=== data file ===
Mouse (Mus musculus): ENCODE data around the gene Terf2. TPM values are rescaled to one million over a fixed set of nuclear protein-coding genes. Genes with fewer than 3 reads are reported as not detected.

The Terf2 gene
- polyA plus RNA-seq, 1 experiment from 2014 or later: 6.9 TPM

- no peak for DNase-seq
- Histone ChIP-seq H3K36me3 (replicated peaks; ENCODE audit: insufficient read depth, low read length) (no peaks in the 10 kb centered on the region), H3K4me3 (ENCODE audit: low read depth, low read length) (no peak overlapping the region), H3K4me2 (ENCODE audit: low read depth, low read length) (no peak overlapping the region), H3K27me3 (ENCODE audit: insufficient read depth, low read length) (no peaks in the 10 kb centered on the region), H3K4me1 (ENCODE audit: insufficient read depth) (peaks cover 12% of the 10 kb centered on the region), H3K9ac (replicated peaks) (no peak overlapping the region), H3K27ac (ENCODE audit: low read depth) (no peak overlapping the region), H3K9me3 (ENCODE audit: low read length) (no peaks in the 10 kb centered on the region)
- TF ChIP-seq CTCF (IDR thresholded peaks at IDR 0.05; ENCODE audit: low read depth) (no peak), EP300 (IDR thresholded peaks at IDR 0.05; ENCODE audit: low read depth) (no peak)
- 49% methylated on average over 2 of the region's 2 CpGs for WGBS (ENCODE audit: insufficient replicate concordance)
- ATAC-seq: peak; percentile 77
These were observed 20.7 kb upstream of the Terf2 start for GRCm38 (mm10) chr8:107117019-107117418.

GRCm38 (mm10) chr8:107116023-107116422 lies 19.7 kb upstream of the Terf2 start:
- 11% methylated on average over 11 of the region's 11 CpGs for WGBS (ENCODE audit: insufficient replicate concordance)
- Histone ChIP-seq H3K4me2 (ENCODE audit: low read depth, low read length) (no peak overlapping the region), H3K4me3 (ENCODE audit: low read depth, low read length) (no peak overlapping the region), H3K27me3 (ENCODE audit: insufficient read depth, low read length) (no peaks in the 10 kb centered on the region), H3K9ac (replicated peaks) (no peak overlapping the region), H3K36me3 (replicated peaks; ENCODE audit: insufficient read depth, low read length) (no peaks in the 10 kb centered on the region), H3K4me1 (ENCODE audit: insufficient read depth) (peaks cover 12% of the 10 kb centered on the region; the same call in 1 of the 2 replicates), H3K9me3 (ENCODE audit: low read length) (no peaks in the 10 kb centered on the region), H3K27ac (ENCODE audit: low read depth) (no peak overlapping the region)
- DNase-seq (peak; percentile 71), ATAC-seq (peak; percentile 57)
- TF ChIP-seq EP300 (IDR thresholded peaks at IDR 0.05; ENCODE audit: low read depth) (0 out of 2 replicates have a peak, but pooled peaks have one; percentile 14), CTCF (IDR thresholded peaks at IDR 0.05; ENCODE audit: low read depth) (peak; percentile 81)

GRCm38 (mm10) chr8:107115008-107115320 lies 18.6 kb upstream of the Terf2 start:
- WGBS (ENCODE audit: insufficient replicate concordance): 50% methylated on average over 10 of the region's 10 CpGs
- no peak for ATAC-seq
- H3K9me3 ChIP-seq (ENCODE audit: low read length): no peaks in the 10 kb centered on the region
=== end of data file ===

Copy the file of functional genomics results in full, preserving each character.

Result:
Mouse (Mus musculus): ENCODE data around the gene Terf2. TPM values are rescaled to one million over a fixed set of nuclear protein-coding genes. Genes with fewer than 3 reads are reported as not detected.

The Terf2 gene
- polyA plus RNA-seq, 1 experiment from 2014 or later: 6.9 TPM

- no peak for DNase-seq
- Histone ChIP-seq H3K36me3 (replicated peaks; ENCODE audit: insufficient read depth, low read length) (no peaks in the 10 kb centered on the region), H3K4me3 (ENCODE audit: low read depth, low read length) (no peak overlapping the region), H3K4me2 (ENCODE audit: low read depth, low read length) (no peak overlapping the region), H3K27me3 (ENCODE audit: insufficient read depth, low read length) (no peaks in the 10 kb centered on the region), H3K4me1 (ENCODE audit: insufficient read depth) (peaks cover 12% of the 10 kb centered on the region), H3K9ac (replicated peaks) (no peak overlapping the region), H3K27ac (ENCODE audit: low read depth) (no peak overlapping the region), H3K9me3 (ENCODE audit: low read length) (no peaks in the 10 kb centered on the region)
- TF ChIP-seq CTCF (IDR thresholded peaks at IDR 0.05; ENCODE audit: low read depth) (no peak), EP300 (IDR thresholded peaks at IDR 0.05; ENCODE audit: low read depth) (no peak)
- 49% methylated on average over 2 of the region's 2 CpGs for WGBS (ENCODE audit: insufficient replicate concordance)
- ATAC-seq: peak; percentile 77
These were observed 20.7 kb upstream of the Terf2 start for GRCm38 (mm10) chr8:107117019-107117418.

GRCm38 (mm10) chr8:107116023-107116422 lies 19.7 kb upstream of the Terf2 start:
- 11% methylated on average over 11 of the region's 11 CpGs for WGBS (ENCODE audit: insufficient replicate concordance)
- Histone ChIP-seq H3K4me2 (ENCODE audit: low read depth, low read length) (no peak overlapping the region), H3K4me3 (ENCODE audit: low read depth, low read length) (no peak overlapping the region), H3K27me3 (ENCODE audit: insufficient read depth, low read length) (no peaks in the 10 kb centered on the region), H3K9ac (replicated peaks) (no peak overlapping the region), H3K36me3 (replicated peaks; ENCODE audit: insufficient read depth, low read length) (no peaks in the 10 kb centered on the region), H3K4me1 (ENCODE audit: insufficient read depth) (peaks cover 12% of the 10 kb centered on the region; the same call in 1 of the 2 replicates), H3K9me3 (ENCODE audit: low read length) (no peaks in the 10 kb centered on the region), H3K27ac (ENCODE audit: low read depth) (no peak overlapping the region)
- DNase-seq (peak; percentile 71), ATAC-seq (peak; percentile 57)
- TF ChIP-seq EP300 (IDR thresholded peaks at IDR 0.05; ENCODE audit: low read depth) (0 out of 2 replicates have a peak, but pooled peaks have one; percentile 14), CTCF (IDR thresholded peaks at IDR 0.05; ENCODE audit: low read depth) (peak; percentile 81)

GRCm38 (mm10) chr8:107115008-107115320 lies 18.6 kb upstream of the Terf2 start:
- WGBS (ENCODE audit: insufficient replicate concordance): 50% methylated on average over 10 of the region's 10 CpGs
- no peak for ATAC-seq
- H3K9me3 ChIP-seq (ENCODE audit: low read length): no peaks in the 10 kb centered on the region